Interactive video on iPhone.

In a wide-ranging report, The Future of Video, Feng Li of London’s Cass Business School writes that “video is not simply an important part of the online experience. Increasingly, video is the internet.” But he goes on to note that “most consumption of online video remains very similar to watching TV via the internet.”

A type of video experience that is not like watching TV—and is new to most smart phone users— is “interactive” video. It’s more like an app. And it could be a game-changer for marketing videos. With interactive video, the viewer can take charge of the experience by clicking objects on the screen. They can get more info, branch to a different video sequence, fill out a form, answer a question, ask a question, and more. That’s engagement. What’s more is that this activity generates click-throughs and lots more data video publishers can use to learn about viewers and measure the effectiveness of their videos and video strategy.

Interactive video used to be hard. Now it’s easy.

Though much-used in eLearning, interactive video has been widely ignored by marketers for more than a decade. That may be about to change. Why? For one thing, up to now it has required specialized software and distribution platforms, like learning management systems. That’s changed with the advent of YouTube annotations and the availability of easy-to-use platforms like HapYak. Now anybody in your company can make an existing video interactive in a few minutes.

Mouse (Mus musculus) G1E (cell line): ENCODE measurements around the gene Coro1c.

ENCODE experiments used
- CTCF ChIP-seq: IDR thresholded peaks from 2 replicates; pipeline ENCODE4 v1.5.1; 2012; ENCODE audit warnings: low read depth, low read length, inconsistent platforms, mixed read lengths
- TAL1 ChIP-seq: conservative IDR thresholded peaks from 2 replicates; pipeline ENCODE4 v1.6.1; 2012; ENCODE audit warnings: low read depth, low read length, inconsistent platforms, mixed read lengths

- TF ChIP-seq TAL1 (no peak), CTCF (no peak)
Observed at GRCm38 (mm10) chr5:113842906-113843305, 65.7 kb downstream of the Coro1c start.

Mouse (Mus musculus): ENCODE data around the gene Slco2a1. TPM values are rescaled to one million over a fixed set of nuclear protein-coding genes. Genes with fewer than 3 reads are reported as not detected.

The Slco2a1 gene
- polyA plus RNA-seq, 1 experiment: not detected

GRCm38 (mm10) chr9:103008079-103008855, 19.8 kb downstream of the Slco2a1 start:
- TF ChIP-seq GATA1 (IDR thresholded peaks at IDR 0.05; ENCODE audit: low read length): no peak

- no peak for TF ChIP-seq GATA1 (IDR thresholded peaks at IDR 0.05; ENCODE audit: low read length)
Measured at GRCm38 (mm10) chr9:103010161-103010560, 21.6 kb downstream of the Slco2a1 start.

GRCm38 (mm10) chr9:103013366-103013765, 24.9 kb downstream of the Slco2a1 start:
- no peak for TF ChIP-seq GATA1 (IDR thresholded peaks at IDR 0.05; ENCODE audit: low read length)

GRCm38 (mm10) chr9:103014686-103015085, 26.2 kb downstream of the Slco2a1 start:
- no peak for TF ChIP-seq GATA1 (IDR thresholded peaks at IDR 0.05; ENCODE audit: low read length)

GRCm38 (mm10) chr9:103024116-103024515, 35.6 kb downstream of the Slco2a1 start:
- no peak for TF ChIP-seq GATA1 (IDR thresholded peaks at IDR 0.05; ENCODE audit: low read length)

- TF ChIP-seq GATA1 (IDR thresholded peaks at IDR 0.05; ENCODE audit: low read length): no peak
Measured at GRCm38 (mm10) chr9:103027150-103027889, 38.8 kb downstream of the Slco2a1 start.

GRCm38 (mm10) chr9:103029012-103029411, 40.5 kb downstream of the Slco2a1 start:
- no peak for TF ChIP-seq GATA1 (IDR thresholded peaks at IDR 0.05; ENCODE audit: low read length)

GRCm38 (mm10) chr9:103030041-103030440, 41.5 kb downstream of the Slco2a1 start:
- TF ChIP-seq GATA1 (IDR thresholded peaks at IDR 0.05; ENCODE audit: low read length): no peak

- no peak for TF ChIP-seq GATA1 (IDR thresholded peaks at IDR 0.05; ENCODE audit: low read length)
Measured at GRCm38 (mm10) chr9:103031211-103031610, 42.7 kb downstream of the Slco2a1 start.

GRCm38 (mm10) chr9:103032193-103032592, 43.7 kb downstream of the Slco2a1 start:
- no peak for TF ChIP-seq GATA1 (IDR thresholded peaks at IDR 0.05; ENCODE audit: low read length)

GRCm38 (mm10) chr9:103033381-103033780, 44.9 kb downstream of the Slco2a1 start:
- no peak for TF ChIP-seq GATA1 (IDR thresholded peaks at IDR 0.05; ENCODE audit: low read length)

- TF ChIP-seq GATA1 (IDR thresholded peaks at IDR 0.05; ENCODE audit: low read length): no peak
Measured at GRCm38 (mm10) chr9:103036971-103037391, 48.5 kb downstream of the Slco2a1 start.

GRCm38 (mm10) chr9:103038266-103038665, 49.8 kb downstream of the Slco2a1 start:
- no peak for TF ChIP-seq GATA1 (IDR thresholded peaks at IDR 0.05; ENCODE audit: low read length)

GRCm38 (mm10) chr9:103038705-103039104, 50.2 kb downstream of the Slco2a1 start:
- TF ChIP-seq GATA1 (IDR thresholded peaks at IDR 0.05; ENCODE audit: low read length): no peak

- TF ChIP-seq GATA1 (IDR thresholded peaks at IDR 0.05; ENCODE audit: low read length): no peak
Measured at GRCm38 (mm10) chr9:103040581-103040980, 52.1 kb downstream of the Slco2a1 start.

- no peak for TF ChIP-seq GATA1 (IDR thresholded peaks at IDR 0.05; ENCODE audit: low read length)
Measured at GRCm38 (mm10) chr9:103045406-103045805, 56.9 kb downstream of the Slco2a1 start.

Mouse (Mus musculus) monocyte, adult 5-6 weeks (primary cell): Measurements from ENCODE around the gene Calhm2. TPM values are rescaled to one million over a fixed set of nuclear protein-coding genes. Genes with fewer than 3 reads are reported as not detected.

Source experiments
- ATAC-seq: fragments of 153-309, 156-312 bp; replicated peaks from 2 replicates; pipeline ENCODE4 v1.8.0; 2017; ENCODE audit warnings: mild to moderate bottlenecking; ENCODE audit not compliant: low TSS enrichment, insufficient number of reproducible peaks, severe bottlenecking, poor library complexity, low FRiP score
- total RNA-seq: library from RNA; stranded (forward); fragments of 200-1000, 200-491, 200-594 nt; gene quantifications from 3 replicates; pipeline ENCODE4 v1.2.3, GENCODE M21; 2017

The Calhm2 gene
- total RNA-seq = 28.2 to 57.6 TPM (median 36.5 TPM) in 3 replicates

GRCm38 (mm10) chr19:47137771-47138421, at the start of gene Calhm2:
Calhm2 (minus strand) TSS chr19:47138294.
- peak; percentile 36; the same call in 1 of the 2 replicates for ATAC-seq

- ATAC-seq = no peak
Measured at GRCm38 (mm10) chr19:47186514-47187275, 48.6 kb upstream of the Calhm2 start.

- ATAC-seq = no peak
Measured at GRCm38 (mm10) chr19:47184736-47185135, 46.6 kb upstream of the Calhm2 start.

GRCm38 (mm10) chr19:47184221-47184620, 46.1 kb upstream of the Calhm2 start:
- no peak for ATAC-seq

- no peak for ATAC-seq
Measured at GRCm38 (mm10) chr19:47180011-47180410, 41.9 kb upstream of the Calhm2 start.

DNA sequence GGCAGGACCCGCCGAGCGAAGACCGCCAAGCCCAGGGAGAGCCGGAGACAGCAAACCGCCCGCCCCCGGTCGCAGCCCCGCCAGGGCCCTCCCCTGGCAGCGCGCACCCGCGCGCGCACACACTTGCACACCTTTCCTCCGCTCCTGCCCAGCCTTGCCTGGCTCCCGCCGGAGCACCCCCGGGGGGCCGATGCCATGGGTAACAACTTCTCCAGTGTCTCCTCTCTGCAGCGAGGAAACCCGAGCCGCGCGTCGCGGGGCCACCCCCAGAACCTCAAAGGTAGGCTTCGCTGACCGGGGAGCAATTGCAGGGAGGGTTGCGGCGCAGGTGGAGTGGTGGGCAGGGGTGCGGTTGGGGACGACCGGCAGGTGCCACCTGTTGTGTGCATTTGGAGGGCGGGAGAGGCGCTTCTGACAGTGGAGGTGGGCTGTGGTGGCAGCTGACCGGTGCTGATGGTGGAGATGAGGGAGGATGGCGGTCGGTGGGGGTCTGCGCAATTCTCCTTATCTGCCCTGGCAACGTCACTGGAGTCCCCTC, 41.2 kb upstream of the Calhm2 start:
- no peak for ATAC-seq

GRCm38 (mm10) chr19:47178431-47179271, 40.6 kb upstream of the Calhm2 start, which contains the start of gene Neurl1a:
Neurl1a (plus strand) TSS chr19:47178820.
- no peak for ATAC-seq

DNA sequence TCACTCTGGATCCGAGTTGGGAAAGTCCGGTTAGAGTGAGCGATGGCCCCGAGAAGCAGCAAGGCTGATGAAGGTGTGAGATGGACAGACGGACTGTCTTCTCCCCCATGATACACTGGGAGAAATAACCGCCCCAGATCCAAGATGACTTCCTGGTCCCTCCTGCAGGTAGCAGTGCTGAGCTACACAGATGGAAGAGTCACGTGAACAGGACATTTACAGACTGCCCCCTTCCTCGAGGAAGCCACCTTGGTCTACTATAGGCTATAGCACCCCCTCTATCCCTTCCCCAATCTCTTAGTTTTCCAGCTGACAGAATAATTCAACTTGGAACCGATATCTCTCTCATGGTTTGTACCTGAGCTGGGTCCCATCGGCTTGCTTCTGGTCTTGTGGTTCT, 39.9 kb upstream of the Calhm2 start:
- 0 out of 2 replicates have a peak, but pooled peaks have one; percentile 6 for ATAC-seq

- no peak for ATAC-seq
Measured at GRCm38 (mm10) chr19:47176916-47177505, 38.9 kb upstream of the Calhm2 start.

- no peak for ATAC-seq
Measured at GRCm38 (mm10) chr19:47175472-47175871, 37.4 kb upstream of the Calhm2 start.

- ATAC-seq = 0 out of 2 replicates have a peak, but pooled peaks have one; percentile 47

Inline interactive video in iOS 10

Up to now, interactive video in any form has been hard to deliver on the iPhone, where an awful lot of video gets consumed. You needed to create an app and get the viewer to download it. That’s okay for eLearning, where the viewer is motivated (or required) to learn. But for consumers or B2B buyers, it’s not practical.

That’s changed with the release of Apple’s iOS 10. Not only do the chapters and other clickable items work, but the video itself is viewable inline, in the browser. That’s new—earlier iOS versions handed off video to Apple’s QuickTime application to play. Now it will play right where it is in the browser. This has implications for video design beyond interactive videos—expect to see more vertical format video, for example.

This would be a good time to get on board with interactive video. Start by repurposing some existing videos. Your customers are used to clicking their phones—give them a chance to learn more about your solutions.